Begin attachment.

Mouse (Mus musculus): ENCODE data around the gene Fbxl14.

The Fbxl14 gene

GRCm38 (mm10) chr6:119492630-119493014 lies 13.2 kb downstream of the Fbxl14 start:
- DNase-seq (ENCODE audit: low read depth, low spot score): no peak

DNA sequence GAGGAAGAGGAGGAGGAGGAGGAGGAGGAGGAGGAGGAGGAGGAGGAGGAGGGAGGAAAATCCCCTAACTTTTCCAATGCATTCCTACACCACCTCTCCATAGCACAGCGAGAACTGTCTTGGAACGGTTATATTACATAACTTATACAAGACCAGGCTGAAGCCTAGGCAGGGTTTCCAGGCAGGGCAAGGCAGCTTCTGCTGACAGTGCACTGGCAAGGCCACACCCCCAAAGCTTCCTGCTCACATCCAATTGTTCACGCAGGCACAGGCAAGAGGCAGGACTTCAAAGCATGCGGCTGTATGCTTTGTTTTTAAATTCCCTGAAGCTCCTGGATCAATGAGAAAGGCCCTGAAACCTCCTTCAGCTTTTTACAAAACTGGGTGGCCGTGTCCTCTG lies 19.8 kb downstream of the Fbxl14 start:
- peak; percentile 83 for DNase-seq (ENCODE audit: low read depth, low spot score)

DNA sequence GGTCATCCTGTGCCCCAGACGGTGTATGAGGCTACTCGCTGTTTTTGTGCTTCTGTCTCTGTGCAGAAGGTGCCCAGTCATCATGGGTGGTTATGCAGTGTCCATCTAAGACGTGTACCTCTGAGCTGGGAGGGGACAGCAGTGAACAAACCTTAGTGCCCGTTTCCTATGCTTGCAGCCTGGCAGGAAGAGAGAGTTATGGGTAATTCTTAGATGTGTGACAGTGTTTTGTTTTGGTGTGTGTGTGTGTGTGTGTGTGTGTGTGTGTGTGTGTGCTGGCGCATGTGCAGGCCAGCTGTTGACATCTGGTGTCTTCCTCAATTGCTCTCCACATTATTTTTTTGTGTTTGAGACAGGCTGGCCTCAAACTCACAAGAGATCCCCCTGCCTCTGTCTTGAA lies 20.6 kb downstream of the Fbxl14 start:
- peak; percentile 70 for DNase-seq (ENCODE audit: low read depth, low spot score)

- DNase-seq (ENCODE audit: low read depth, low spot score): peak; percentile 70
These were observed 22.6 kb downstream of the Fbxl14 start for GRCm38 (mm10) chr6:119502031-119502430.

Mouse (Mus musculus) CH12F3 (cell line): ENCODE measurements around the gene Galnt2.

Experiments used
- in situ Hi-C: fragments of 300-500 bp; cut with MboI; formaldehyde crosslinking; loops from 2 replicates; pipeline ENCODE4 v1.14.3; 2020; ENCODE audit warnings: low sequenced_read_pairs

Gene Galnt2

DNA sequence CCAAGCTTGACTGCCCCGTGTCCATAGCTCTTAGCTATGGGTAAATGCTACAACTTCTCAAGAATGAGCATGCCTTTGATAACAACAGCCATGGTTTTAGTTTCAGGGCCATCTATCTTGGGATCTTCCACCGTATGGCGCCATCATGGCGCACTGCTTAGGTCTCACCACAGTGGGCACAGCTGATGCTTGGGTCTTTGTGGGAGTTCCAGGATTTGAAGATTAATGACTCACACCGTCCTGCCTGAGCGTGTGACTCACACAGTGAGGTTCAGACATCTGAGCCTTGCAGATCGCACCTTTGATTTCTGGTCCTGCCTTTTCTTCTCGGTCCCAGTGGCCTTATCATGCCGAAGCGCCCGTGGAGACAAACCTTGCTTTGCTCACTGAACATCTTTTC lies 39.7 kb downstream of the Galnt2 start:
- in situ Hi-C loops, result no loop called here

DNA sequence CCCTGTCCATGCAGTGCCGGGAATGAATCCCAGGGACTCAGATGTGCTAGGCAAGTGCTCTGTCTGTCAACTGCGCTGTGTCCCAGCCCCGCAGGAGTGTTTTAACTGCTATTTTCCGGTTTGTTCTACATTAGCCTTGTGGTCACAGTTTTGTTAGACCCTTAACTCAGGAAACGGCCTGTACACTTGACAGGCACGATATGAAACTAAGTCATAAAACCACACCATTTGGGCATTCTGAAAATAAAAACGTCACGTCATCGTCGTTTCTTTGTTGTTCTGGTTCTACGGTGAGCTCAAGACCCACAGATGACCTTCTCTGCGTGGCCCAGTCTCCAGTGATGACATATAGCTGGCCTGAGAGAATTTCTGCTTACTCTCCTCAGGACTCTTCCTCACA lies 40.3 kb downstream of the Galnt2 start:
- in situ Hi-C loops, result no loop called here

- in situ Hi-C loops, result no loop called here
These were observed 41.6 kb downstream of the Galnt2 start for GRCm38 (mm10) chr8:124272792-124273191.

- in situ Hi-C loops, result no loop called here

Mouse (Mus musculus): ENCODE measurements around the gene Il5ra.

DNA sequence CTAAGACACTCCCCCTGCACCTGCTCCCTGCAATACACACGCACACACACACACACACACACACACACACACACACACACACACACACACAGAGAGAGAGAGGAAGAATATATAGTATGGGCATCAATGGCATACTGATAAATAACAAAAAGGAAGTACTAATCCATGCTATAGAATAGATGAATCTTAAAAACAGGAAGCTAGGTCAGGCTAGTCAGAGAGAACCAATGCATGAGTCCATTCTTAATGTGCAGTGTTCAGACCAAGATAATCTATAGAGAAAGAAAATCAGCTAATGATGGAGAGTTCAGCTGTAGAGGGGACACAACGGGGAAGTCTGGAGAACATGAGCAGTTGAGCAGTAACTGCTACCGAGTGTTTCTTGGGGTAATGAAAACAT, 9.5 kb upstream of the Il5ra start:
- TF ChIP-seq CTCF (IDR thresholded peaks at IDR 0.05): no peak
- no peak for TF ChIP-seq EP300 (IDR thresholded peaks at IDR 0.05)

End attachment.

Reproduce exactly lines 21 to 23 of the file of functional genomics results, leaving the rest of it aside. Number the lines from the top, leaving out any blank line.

- in situ Hi-C loops, result no loop called here

Mouse (Mus musculus): ENCODE measurements around the gene Il5ra.

DNA sequence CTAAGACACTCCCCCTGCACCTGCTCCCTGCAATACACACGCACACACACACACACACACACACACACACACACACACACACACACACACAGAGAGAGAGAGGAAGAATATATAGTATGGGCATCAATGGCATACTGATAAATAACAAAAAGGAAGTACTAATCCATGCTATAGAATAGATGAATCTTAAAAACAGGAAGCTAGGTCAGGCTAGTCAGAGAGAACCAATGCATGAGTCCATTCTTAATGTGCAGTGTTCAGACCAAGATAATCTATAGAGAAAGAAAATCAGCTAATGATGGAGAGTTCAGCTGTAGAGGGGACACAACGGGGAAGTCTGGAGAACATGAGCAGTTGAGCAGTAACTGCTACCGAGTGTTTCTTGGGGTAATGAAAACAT, 9.5 kb upstream of the Il5ra start: